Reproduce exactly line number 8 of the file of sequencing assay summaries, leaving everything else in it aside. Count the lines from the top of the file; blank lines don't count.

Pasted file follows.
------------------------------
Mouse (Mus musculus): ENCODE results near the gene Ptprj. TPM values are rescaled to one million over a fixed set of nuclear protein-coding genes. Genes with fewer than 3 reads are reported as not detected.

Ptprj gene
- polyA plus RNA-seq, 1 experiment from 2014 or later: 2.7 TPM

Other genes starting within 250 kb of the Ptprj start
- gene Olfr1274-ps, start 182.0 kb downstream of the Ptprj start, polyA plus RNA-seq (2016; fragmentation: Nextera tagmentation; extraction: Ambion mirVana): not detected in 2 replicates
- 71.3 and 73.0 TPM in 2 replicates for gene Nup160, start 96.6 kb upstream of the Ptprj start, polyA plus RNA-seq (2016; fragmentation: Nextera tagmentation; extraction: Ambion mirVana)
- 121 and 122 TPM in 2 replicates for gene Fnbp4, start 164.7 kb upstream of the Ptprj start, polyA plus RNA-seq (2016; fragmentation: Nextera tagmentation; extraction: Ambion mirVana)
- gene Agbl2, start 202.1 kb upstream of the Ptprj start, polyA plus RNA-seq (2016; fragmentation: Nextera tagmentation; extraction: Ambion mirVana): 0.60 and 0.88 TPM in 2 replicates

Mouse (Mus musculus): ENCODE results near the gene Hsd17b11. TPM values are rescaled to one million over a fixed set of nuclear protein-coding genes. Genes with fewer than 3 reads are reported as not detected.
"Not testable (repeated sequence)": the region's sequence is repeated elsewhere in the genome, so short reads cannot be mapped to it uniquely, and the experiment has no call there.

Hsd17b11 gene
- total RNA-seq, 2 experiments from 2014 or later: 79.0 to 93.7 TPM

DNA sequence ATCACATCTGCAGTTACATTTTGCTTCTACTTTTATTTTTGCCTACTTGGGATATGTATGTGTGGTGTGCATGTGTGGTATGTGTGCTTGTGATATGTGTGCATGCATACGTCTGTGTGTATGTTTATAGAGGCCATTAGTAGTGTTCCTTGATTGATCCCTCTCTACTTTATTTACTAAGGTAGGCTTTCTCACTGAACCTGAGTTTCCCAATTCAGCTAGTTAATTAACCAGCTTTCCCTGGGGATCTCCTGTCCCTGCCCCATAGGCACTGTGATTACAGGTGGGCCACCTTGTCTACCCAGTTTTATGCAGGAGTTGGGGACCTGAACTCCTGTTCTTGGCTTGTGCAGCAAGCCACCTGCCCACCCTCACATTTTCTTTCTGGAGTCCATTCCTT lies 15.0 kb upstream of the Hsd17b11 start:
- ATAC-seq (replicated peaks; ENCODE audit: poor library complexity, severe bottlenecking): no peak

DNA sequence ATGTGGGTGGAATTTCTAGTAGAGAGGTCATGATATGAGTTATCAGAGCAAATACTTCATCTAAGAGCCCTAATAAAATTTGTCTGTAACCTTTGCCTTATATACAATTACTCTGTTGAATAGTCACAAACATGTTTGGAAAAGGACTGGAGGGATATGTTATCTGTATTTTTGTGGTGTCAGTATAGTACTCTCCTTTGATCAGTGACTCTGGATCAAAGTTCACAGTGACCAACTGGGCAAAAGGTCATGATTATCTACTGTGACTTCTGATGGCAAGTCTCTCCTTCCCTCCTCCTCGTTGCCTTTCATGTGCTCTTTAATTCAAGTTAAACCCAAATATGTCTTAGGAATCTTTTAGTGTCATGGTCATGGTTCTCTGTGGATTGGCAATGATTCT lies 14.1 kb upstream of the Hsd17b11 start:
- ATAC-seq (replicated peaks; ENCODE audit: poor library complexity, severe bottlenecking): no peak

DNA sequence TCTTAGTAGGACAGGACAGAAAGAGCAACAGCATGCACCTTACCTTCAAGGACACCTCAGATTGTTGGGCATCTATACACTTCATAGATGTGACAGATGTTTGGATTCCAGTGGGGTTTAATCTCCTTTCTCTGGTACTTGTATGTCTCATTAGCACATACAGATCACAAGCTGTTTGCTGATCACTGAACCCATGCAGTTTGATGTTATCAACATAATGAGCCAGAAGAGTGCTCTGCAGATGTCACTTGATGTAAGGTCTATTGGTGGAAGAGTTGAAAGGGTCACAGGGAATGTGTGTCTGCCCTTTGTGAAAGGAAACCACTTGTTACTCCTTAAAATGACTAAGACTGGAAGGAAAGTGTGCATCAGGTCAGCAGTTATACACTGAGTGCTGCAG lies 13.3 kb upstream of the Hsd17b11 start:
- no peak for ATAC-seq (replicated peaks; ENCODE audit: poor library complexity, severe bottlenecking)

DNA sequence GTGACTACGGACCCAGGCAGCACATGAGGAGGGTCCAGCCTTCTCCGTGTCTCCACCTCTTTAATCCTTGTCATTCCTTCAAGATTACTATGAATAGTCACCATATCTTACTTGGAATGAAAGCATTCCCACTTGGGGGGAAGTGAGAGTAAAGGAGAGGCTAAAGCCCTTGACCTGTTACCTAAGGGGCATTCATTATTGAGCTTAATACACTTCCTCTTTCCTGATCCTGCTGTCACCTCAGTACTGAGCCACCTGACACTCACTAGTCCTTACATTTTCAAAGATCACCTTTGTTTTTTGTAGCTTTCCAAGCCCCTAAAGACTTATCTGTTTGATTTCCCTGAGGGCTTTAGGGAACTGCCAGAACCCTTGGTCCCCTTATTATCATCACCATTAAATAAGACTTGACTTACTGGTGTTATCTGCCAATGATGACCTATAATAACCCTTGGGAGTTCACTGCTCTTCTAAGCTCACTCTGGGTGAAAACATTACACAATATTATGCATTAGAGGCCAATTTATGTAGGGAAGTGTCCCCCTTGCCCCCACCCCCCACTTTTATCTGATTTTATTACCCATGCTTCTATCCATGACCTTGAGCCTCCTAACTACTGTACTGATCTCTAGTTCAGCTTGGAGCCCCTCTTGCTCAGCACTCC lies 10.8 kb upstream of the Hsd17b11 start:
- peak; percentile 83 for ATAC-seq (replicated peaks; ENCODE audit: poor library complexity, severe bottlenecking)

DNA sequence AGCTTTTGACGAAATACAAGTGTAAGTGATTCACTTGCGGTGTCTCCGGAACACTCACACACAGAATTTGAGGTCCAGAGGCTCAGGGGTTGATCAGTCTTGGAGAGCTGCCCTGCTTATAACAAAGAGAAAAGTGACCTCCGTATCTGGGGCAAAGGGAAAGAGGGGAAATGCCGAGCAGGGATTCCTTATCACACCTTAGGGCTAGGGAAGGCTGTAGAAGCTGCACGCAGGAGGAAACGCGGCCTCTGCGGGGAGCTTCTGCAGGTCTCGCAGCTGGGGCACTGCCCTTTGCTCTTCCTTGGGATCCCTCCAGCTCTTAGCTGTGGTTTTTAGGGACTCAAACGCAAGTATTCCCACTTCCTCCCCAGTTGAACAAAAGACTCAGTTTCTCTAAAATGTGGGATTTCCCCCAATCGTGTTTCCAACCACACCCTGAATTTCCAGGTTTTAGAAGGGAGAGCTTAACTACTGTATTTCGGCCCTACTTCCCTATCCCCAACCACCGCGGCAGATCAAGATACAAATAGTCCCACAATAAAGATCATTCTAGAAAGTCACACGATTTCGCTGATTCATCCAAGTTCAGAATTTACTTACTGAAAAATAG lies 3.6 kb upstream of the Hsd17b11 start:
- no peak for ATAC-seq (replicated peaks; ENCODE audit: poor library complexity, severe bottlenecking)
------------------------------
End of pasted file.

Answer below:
- gene Agbl2, start 202.1 kb upstream of the Ptprj start, polyA plus RNA-seq (2016; fragmentation: Nextera tagmentation; extraction: Ambion mirVana): 0.60 and 0.88 TPM in 2 replicates